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Graça Aranha: Canaã (Canaan)
This is one of those strange books that set off on one course and, just when you have an idea where they are going, suddenly veer off on another course, essentially abandoning the first plot line.
The hero of this novel is Milkau, a German immigrant to Brazil. We first meet him as he is riding from Queimado to Porto do Cacheiro, now called Santa Leopoldina. He is guided by a seven year old boy who tells him that, despite the long journey and the return, this is only a small part of his duties for the day. En route they stop briefly at the house of a former slave. The former slave very much bemoans his lot. He was much better off as a slave, getting fed and clothed. He still owns nothing, renting his land and struggling to get by. When Milkau tells him he is going to settle here, he tells him that he will be stinking rich within a year. I have seen your compatriots arrive here pockets absolutely empty and now they have a house, coffee plantation, a herd of mules. The government has taken everything from the Brazilians, ranches, horses, Negroes. The only thing they did not take from us is the grace of God
When he arrives in Porto do Cacheiro, he goes and meets the leading German who, thinking that he is looking for a job, discourages him but when he tells him that he wishes to buy a plot of land, he encourages him. Milkau comments I hope now that I shall settle here for good. I am an immigrant and my soul longs to rest. This will be my last journey on Earth.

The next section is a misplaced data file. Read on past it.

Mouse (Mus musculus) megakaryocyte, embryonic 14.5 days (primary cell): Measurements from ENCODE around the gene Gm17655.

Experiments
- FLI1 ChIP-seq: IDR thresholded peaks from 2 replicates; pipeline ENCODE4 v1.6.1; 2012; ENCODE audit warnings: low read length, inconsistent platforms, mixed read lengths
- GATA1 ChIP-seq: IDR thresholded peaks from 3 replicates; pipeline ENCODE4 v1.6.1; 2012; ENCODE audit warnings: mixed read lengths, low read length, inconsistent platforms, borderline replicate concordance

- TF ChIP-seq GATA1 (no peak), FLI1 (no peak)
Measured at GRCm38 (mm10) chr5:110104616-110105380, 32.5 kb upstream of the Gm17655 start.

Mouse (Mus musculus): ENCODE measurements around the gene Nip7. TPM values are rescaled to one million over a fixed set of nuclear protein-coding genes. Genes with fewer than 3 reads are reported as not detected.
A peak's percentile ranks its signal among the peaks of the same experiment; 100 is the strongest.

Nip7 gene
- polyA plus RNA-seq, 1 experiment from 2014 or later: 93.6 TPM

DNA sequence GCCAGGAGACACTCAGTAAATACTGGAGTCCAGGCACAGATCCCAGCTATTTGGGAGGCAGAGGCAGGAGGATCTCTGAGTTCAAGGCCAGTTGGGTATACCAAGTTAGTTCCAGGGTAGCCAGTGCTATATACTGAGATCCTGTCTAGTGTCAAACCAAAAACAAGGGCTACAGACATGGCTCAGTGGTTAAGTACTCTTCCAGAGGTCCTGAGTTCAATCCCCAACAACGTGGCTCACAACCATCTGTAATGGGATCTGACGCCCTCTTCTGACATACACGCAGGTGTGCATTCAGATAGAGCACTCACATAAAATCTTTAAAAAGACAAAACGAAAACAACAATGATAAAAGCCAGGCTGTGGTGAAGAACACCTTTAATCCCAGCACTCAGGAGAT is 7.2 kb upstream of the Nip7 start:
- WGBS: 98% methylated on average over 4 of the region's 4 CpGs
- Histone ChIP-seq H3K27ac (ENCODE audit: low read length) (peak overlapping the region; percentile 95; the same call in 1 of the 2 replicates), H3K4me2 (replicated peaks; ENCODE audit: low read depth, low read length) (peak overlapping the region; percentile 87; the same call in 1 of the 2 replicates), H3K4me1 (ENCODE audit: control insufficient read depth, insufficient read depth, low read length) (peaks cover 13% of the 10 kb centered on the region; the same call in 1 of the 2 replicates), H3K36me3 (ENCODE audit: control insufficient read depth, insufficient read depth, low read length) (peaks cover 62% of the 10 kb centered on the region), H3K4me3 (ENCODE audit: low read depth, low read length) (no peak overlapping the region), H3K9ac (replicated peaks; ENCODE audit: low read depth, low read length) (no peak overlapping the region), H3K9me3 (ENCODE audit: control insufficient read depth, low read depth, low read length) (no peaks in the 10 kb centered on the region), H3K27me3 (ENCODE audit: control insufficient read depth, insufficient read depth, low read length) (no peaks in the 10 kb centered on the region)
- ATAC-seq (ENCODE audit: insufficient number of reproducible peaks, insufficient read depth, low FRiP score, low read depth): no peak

It is here that he meets Lentz, son of a famous German general. (Note that we never learn the first names of Milkau and Lentz; both address each other using their surnames). They decide to make common cause and buy a plot together. They head out to Santa Theresa, where there are plots for sale, very much enjoying the Brazilian forest. It is during this ride that they get into a long and involved political/philosophical discussion which,essentially, has Milkau proclaiming his love of nature and his love of the New World, while Milkau argues that civilisation will never be accomplished by inferior races. Milkau argues that there is a crisis in everything, the ground itself is shaky and tremulous, the world is stumbling, the atmosphere is unbelievable and adds that Europe’s greatness is in its past.
We learn about their troubled pasts and why they are in Brazil as well as about their philosophy life. Despite their obvious differences, they remain friends.
The plot they purchase has fertile soil but needs to be cleared and, though this book was written in 1902, their methods are very relevant to what is happening in Brazil today. They employ a gang of men to clear the land and they burn down the brush and trees. The fire gets out of control and kills a lot of animals, before it is brought under control. Milkau had been against clearance in this manner but Lentz states Man must always destroy life in order to create life.